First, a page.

1. An interesting post indeed. There was a conversation on the This week in technology (TwIT) podcast between Leo Laporte, Jason Calakanis and some other folks about how Twitter and feed readers are going to create ‘closed communities’ in that you will opt into the conversations that you want to be involved in and that as humans, we gravitate towards those that agree with us.

    Having an authority like a New York Times or a BBC that pulls together a set of news and then gives it to you offers serendipitous discovery and also exposure to viewpoints you may not necessarily agree with.

    I was thinking about whether choosing a set of bloggers to follow does the same, but the diff is that a blogger usually specializes, whereas aforementioned journalism authorities have wider reach.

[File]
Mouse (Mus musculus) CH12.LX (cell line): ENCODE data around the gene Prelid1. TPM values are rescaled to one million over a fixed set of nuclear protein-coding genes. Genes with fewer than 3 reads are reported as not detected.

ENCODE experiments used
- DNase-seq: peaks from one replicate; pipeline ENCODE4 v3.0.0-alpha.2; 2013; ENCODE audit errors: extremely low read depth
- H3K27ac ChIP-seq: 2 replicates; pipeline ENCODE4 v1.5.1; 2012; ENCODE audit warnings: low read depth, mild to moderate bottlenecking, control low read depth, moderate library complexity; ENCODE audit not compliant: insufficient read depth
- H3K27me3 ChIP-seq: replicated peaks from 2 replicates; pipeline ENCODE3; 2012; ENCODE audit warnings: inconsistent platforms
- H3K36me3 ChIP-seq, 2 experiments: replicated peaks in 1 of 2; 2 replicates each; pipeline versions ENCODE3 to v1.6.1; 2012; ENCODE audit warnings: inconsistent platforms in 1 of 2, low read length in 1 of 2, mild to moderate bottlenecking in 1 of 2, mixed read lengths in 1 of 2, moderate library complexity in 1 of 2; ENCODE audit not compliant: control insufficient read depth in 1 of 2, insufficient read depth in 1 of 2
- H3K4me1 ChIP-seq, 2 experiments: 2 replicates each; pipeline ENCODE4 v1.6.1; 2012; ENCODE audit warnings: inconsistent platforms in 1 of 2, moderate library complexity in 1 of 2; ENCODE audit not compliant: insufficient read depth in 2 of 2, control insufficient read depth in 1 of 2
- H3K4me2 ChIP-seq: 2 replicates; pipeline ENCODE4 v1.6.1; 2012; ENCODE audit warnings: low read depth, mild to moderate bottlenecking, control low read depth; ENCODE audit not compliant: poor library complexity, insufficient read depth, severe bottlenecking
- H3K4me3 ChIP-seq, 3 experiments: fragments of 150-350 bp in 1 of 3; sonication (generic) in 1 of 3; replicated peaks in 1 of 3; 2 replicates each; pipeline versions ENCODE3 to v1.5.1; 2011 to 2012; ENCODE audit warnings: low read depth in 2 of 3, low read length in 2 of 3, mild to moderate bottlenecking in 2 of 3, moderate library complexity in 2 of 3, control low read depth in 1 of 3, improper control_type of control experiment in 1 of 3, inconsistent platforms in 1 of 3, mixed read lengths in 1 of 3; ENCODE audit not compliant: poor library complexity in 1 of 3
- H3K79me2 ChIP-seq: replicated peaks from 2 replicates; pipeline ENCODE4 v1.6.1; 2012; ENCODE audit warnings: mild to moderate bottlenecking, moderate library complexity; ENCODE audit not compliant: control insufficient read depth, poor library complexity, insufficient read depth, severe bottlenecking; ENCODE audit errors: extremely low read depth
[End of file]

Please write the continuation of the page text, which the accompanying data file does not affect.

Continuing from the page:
This of course is tertiary to the point you make about the fact that the echo chamber in and of itself is a valuable phenom.

    Good food for thought.

  2. Hi Brenny, thanks for you thoughts and insights 🙂

    I don’t necessarily agree with the we gravitate to those we agree with. Or are there never arguments and disagreements in the blogosphere? 😛

    Blogs are one-to-many. Set views, set subjects, set tone, commenters know pretty well what to expect.

    Communities are different. Three people might come together to discuss social media. One is a Professor of Law looking to debate copyright. One is a rootin’ tootin’ gun totin’ redneck wanting to set up a Guns for Australia social network and another a young gay designer from Oxford Street wanting to discuss how to sell his fashions into MySpace. Three people coming together with a similar PURPOSE but potentially flammable VALUES.

    Did Leo and Jason Calacanis et al agree on all points with each other? Betcha: no 🙂

    …and I find most traditional media homogeneous, and rarely as provoking and maddening as bloggers. Heh. (perhaps it would be easier to contrast a tabloid with a financial paper, but what percentage regularly buys both?)

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